Sugong Minaret, also referred to as Emin Minaret, is located in Turpan (a grape city) in Xinjiang Uygur Autonomous Region. It's the largest ancient tower ever preserved in Xinjiang with a time-honored history of over 200 years.
This pagoda is constructed in honor of a famous Turpan General named Emin Khoja for his remarkable contribution to his country.
The Pagoda first began in A.D.1777 during the reign of the Qing emperor Qianlong and was completed a year after.
It is also listed as a cultural site under national protection. According to legend, it's Emin Khoja himself who spent 7,000 liang (an ancient currency measure) on the construction of this minaret to show his piety to Allha and record his great achievement for his country.
Sugong pagoda is not only known for this legendary figure, but also for its unique architecture. Featuring a strong Islamic architectural style, it is made up totally of bricks with a height of 44 m. (144 ft.) The diameter of its base reaches 10 m. (33 ft.) and the whole tower takes the shape of a cone with a wide base and a narrow top.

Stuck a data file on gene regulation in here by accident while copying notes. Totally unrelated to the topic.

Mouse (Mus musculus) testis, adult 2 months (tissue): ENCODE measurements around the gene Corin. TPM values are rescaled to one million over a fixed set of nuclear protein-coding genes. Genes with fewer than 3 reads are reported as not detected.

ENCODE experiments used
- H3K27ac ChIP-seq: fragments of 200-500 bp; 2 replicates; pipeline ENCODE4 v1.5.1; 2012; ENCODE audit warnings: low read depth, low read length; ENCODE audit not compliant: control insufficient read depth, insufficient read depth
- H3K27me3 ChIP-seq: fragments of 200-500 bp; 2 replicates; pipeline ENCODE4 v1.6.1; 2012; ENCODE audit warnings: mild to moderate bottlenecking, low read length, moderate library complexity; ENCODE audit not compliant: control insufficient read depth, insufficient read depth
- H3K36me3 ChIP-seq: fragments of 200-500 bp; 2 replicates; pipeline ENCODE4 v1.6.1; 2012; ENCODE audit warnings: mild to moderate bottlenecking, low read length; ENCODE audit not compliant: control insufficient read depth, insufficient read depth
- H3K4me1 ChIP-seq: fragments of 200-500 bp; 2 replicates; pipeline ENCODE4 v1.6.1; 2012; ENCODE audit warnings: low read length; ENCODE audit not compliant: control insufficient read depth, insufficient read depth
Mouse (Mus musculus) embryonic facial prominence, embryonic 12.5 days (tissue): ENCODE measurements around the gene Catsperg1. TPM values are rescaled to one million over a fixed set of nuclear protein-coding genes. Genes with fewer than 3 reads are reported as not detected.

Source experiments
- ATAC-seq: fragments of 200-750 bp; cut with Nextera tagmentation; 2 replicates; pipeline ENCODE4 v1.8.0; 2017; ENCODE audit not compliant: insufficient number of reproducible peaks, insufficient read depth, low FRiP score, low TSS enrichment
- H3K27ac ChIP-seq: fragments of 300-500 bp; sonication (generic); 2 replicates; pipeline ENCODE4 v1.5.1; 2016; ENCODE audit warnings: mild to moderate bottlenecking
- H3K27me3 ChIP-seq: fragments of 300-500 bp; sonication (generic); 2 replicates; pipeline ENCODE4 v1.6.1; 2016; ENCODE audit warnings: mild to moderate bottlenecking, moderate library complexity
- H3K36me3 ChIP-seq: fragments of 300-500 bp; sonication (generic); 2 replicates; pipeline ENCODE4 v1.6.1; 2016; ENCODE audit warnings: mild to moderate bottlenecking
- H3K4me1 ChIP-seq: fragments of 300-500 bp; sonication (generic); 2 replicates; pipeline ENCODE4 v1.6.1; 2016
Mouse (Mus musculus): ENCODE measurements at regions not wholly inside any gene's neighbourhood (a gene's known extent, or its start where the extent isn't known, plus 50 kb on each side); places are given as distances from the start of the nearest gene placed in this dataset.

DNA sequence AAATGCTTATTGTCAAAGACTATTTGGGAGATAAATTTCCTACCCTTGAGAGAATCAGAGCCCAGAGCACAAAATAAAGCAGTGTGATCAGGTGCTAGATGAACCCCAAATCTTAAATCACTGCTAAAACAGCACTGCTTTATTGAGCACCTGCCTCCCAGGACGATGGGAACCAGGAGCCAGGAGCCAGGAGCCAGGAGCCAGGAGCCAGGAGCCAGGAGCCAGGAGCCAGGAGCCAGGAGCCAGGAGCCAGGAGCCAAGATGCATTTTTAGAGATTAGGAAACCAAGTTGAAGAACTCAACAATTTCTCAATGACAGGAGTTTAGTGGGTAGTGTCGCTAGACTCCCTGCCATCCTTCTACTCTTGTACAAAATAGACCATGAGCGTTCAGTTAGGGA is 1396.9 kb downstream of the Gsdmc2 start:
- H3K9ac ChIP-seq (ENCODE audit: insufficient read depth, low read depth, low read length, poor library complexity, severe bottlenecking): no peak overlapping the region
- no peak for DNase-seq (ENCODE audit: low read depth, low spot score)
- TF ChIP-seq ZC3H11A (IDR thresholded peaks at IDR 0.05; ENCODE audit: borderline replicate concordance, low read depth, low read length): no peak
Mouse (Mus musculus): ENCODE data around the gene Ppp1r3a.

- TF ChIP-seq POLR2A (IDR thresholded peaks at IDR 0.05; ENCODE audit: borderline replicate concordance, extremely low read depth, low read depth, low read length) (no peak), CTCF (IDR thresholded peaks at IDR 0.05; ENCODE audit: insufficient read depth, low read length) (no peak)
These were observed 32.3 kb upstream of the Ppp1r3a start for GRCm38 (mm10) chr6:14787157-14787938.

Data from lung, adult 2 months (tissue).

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You can reach the top of the minaret by climbing up a spiral staircase. While you are climbing you can see windows totaling a number of 14 opening to different angles and at different positions of the pagoda. What is of real Islamic characteristic is the intricate and exquisite geometrical patterns on the body of the tower.
Adjacent to the pagoda is a mosque which has a seating capacity of a thousand people. The design of this mosque is a simple cylindrical shape.
What's really worth mentioning is its internal structure. Since Turpan is a place with scanty wood resources, architects came up with a novel idea of building the internal with bricks.
Therefore, don't get surprised when you find the magnificent spiral staircase made of bricks.
However, you'll surely be surprised by its function, for this structure is used not only to reach the top of the tower, but also to sustain its body weight as pillars. Because of this, it's regarded as a Islamic treasure of art created by Turpan architecture masters.